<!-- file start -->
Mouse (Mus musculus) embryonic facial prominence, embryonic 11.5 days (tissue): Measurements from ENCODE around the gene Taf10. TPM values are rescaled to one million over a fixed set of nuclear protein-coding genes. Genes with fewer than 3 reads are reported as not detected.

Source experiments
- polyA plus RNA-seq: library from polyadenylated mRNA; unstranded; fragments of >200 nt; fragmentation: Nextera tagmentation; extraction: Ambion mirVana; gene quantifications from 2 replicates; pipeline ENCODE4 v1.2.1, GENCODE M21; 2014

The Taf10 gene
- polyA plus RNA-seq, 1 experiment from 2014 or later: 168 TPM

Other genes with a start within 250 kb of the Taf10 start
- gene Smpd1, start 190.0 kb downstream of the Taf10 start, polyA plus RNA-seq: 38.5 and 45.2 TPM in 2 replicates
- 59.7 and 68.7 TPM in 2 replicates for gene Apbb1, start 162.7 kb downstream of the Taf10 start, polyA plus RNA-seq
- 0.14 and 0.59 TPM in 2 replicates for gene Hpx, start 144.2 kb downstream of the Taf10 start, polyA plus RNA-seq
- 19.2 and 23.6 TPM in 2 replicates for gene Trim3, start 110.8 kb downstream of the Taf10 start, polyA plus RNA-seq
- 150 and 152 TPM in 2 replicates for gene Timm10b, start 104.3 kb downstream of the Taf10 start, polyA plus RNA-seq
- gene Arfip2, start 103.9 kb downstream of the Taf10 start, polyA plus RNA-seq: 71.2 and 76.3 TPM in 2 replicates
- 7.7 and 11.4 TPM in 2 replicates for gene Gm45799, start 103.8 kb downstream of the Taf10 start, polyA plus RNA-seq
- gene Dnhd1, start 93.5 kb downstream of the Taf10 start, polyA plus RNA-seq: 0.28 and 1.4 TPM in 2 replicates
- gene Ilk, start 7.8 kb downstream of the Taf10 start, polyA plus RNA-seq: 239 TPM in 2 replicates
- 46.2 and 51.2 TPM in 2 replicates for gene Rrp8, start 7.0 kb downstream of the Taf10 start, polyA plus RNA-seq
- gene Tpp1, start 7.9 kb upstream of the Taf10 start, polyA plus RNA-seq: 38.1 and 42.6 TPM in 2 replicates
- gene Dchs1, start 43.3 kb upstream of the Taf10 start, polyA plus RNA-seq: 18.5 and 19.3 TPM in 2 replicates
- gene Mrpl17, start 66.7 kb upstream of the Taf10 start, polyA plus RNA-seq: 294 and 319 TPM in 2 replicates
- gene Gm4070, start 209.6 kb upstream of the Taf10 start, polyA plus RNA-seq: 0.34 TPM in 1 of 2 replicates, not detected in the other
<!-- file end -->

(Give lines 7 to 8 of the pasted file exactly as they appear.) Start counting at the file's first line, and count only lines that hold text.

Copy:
- gene Smpd1, start 190.0 kb downstream of the Taf10 start, polyA plus RNA-seq: 38.5 and 45.2 TPM in 2 replicates
- 59.7 and 68.7 TPM in 2 replicates for gene Apbb1, start 162.7 kb downstream of the Taf10 start, polyA plus RNA-seq